Security flaws in existing mobile networks could find their way into 5G networks too, the European Union Agency for Network and Information Security, ENISA, has warned.
That’s potentially bad news for the internet of things (IoT), where millions of insecure devices are being connected to mobile networks without adequate thought being given to the authentication and encryption of communications.

The danger is that known flaws in SS7 and Diameter, the signaling protocols used in 2G, 3G and 4G mobile could be built into 5G too, allowing traffic to be eavesdropped or spoofed, and location information to be intercepted, ENISA said in a report published Thursday.

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Baltimore's 911 dispatch hacked, CAD system down for 17 hours

Wed, 28 Mar 2018 07:20:00 -0700

Baltimore’s 911 dispatch system was hacked over the weekend.

The Baltimore Sun reported that the attack affected the Computer Aided Dispatch (CAD) system, and 911 and 311 calls “were temporarily transitioned to manual mode.”

What that means, according to Frank Johnson, CIO in the Mayor’s Office of Information Technology, is that “instead of details of incoming callers seeking emergency support being relayed to dispatchers electronically, they were relayed by call center support staff manually.”

The CAD system is used to automatically map the location of 911 callers and then route the closest emergency responders to the callers.

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GoScanSSH malware targets Linux systems but avoids government servers

Tue, 27 Mar 2018 07:45:00 -0700

GoScanSSH, a new strain of malware written in Golang (Go), has been targeting Linux-based SSH servers exposed to the internet — as long as those systems do not belong to the government or military.

In a new report, Cisco’s Talos Intelligence Group explained several other “interesting characteristics” of GoScanSSH, such as the fact that attackers create unique malware binaries for each host that is infected with the malware.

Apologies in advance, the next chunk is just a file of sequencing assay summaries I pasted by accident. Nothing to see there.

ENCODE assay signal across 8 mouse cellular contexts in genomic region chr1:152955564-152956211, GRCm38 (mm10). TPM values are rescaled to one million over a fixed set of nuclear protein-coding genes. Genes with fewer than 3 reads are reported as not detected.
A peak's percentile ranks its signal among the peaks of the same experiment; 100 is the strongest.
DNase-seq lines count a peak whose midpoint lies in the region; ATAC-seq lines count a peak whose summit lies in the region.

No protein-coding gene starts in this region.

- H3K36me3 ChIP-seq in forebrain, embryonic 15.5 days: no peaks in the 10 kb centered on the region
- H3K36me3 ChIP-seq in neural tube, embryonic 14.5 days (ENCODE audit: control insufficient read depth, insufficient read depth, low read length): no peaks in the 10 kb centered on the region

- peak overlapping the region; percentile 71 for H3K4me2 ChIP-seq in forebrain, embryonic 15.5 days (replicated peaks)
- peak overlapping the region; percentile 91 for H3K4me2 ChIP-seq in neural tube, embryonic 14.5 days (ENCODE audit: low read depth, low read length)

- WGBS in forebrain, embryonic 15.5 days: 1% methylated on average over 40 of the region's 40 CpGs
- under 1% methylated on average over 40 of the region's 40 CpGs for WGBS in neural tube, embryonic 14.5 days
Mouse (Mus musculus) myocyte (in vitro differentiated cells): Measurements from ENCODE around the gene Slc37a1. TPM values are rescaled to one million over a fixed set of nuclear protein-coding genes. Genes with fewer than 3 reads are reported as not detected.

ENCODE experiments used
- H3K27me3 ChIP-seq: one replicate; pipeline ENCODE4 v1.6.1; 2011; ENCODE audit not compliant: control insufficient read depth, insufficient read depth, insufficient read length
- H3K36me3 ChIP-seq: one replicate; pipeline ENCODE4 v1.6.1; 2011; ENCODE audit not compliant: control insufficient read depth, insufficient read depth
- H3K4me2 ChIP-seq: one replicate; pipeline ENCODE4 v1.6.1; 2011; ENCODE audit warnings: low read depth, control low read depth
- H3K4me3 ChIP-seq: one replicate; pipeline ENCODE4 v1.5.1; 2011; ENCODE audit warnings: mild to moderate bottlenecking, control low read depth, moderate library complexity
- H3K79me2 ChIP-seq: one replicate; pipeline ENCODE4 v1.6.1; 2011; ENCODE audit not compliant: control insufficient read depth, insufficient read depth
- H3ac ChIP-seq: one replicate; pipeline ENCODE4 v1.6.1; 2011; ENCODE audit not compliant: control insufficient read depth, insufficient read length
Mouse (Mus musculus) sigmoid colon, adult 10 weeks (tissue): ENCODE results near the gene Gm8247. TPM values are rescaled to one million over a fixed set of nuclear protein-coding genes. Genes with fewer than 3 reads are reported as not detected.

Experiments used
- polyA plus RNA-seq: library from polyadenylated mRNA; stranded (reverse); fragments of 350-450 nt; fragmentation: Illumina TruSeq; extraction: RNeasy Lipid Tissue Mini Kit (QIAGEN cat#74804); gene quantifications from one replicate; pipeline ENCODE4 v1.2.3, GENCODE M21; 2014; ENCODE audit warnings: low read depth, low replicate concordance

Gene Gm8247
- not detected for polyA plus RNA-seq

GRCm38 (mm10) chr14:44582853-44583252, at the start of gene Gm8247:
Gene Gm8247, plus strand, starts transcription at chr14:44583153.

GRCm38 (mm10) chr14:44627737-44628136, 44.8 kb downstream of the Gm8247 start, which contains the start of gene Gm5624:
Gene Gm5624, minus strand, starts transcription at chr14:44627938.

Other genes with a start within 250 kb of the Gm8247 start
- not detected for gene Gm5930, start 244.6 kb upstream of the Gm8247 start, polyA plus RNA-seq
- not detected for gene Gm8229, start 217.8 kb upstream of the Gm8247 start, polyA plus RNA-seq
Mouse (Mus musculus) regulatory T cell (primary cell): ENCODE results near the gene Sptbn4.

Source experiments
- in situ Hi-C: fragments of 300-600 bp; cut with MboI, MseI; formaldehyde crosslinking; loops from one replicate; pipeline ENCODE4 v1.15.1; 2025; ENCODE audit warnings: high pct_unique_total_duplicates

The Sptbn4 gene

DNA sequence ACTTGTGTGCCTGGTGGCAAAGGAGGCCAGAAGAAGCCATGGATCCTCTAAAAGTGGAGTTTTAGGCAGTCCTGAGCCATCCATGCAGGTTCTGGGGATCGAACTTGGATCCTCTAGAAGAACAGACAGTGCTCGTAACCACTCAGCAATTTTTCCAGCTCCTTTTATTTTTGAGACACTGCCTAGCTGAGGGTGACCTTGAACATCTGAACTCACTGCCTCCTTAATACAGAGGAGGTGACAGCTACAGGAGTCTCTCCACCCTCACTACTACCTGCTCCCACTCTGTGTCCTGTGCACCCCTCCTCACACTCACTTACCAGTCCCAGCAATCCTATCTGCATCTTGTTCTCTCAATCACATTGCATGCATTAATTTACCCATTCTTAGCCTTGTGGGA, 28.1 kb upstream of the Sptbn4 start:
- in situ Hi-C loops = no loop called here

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SamSam group deletes Atlanta's contact portal after the address goes public

Tue, 27 Mar 2018 05:00:00 -0700

An image shared with local media during the early stages of a SamSam ransomware infection in Atlanta exposed the contact portal assigned to the city by the group responsible. In addition, the image exposed wallet used by the attackers to collect ransom payments.

When questioned about their actions via the exposed portal, the SamSam group first demanded payment in exchange for answers, and later deleted the contact form entirely, calling the questions and other comments spam.

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Microsoft to ban 'offensive language' from Skype, Xbox, Office and other services

Mon, 26 Mar 2018 07:18:00 -0700

Better watch out if you are playing Xbox, get ticked, and cuss. Microsoft might ban you for the “offensive language.” If they do, then say bye-bye to your Xbox Gold Membership and any Microsoft account balances.

Or if you and a significant other are getting hot and heavy via Skype, you better watch your language and any nudity because that, too, can get you banned. The ban hammer could also fall if Cortana is listening at the wrong moment or if documents and files hosted on Microsoft services violate Microsoft’s amended terms.

The changes are part of the new Microsoft Terms of Services agreement that go into effect on May 1 and cover a plethora of Microsoft services.

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Atlanta officials still 'working around the clock' to resolve ransomware attack

Sun, 25 Mar 2018 09:17:00 -0700

As of Saturday, Atlanta officials and federal partners were still “working around the clock” to resolve the ransomware attack on city computers that occurred around 5 a.m. on Thursday, March 22, and encrypted some financial and person data.

On Thursday, the official investigation included “the FBI, U.S. Department of Homeland Security, Cisco cybersecurity officials and Microsoft to determine what information has been accessed and how to resolve the situation.”

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SamSam ransomware attacks have earned nearly $850,000

Fri, 23 Mar 2018 15:01:00 -0700

First emerging in late 2015, the group believed to be responsible for the SamSam ransomware family has targeted small and large businesses, healthcare, governments and education.

Over time, the ransom prices set by this group have changed some, but they've remained consistent when it comes to general affordability, which is why many victims have paid. To date, the group has made nearly $850,000 USD.

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Symantec: Diverse threats remain a consistent problem online

Wed, 21 Mar 2018 21:01:00 -0700

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Orbitz: Hackers likely stole credit card details of nearly 900K Orbitz users

Wed, 21 Mar 2018 07:45:00 -0700

Orbitz, which is owned by Expedia, said its legacy platform may have been hacked and the personal information of customers who made purchases online between Jan 1, 2016 and Dec 22, 2017 may have been exposed. Hackers likely gained access to 880,000 payment cards as well as accessed the following personal information: full name, payment card information, date of birth, phone number, email address, physical and/or billing address, and gender.